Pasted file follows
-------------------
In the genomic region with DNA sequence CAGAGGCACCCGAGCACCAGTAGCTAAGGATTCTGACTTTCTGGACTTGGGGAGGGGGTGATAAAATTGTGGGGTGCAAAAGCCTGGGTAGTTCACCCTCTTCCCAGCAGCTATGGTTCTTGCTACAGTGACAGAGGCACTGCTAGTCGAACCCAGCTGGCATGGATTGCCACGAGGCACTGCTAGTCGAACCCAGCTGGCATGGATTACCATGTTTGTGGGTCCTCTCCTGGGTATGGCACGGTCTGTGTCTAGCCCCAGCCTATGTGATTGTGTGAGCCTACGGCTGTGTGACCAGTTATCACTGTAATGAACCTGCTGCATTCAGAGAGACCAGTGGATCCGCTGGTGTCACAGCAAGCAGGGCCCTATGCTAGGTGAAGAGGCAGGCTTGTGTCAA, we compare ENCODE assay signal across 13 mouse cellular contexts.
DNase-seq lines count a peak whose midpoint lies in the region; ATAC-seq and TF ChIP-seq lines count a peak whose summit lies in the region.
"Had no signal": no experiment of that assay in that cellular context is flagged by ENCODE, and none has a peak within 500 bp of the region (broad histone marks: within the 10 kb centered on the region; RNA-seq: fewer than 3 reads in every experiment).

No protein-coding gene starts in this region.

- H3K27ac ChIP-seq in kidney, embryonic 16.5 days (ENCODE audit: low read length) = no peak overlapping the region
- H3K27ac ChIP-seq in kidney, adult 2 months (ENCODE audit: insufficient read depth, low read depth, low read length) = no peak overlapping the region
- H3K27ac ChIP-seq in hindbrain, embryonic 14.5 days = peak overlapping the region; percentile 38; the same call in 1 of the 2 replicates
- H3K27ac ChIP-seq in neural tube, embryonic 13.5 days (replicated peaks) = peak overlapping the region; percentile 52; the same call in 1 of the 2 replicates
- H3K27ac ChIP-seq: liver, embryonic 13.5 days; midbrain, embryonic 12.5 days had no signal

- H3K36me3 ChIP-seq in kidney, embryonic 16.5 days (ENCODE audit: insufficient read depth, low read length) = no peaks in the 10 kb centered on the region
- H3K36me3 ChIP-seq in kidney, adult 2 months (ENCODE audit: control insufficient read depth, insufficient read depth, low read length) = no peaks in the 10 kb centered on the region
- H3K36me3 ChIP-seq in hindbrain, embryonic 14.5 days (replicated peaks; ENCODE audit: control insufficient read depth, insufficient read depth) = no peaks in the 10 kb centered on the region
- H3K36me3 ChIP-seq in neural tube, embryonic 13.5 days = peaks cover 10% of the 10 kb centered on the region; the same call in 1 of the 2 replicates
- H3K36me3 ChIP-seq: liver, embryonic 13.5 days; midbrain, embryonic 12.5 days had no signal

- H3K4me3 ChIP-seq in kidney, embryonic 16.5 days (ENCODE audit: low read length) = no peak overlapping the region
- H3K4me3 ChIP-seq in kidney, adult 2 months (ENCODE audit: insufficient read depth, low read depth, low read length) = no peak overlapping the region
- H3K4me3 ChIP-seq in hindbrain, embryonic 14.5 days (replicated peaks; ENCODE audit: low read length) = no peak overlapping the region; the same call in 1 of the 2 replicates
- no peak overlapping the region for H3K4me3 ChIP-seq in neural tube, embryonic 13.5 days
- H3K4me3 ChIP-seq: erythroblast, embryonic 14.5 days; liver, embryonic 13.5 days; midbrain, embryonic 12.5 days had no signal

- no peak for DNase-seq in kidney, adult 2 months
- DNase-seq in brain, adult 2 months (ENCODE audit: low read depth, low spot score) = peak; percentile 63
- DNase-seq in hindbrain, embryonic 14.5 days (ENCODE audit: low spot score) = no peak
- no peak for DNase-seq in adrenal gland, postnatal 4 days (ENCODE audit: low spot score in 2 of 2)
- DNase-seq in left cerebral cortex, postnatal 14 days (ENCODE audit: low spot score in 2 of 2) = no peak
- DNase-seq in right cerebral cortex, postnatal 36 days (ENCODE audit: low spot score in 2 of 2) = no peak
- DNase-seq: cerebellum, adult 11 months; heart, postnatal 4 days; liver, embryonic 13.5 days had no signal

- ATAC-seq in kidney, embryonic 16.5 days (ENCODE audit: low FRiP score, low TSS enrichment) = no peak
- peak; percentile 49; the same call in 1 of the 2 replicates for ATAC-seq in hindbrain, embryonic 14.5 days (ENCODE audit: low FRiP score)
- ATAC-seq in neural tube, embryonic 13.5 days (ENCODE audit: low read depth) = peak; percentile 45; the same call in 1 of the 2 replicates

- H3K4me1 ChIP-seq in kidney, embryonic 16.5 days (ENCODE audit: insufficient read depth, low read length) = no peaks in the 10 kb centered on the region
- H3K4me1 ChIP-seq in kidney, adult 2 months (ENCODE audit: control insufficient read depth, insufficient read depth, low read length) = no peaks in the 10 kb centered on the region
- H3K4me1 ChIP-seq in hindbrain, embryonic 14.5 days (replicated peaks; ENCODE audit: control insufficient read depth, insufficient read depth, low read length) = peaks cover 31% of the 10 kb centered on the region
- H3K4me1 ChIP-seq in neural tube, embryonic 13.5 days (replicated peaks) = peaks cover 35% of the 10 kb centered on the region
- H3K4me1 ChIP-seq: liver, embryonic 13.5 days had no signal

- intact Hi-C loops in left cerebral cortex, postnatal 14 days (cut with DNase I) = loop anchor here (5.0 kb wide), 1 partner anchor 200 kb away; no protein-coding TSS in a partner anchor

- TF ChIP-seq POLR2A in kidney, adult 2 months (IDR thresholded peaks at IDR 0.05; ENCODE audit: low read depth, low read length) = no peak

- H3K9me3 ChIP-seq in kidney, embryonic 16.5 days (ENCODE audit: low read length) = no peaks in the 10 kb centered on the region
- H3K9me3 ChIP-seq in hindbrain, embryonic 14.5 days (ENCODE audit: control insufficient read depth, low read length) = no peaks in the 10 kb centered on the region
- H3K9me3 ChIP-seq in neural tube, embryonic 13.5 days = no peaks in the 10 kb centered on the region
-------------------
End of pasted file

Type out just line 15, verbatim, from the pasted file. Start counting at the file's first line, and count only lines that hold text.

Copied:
- H3K4me3 ChIP-seq in kidney, embryonic 16.5 days (ENCODE audit: low read length) = no peak overlapping the region